As he sat there sipping the holiday-flavored hot brew in the pre-dawn darkness, Jed looked around the main room of the family’s longtime cedar cabin. It was simple and old, a building that his grandfather — Gramps as he had been known — had built not long after buying the place in the aftermath of World War II.

With cheap land prices and a boyhood dream, Bill Sullivan had used his meager GI savings and had stepped out in a bit of faith to purchase the hardscrabble acreage that rolled across the landscape of northern Montague County.

Knowing little about cattle, but having dreamt of the cowboy lifestyle since he was a boy reading the tales of Zane Grey, Bill began to build his ranch and cattle operation one piece at a time. By the ranch’s hey-day in the 1970s, the Sullivan operation stood at more than 10,000-acres and supported scores of livestock.

As time passed, the cattle world began to change and his health began to slowly fade. As his sunset years approached, Bill Sullivan began to slowly dismantle his ranching empire, selling off one piece of land at a time to others in the area.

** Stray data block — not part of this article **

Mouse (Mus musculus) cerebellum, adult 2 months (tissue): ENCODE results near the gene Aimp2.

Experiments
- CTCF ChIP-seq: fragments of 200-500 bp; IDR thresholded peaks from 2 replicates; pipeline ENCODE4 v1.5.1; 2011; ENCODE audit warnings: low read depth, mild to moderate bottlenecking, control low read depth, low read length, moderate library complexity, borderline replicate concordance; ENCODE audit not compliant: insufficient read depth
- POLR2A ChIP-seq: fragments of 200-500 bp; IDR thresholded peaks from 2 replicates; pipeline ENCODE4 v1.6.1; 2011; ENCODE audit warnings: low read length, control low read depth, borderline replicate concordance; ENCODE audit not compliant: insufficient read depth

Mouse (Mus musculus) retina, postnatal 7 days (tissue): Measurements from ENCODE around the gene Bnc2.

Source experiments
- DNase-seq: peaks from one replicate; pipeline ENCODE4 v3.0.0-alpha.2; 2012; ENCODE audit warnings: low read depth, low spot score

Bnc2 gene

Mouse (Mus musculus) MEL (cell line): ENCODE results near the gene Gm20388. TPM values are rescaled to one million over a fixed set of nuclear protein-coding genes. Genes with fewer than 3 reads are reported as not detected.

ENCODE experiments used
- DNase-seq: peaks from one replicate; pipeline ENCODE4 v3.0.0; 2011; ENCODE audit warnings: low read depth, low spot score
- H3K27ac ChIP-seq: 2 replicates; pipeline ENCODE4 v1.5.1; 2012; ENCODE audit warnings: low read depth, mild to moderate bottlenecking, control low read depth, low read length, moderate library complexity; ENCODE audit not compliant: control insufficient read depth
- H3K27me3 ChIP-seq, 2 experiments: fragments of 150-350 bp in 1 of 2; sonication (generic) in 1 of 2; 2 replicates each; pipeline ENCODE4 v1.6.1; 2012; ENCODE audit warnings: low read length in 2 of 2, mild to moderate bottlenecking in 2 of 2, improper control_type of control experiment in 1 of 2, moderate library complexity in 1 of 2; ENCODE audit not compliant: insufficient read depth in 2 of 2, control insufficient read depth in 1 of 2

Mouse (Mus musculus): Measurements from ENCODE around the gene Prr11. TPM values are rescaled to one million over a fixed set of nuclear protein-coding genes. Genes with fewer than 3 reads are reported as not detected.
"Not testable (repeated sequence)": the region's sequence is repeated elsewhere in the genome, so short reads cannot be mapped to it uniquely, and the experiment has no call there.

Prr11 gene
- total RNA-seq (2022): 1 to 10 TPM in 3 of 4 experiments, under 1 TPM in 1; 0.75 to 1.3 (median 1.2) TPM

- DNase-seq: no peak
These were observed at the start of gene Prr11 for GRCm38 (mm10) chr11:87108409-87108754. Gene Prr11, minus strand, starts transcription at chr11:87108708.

But he was determined to keep the core of the ranch intact, a 2,500-acre spread that he held the title of until his dying day.

That’s when Jed’s dad — Raymond, the only son of Bill and Kate Sullivan — retired from his career in Dallas and moved back to the Red River Valley to continue chasing cattle. And from October through early January each year, white-tailed deer.

Most years, Raymond and Jed had found a number of good bucks to target, first from their own observations made while hunting and then from a collection of photos that the pair began to assemble as the age of trail cameras took the deer hunting world by storm.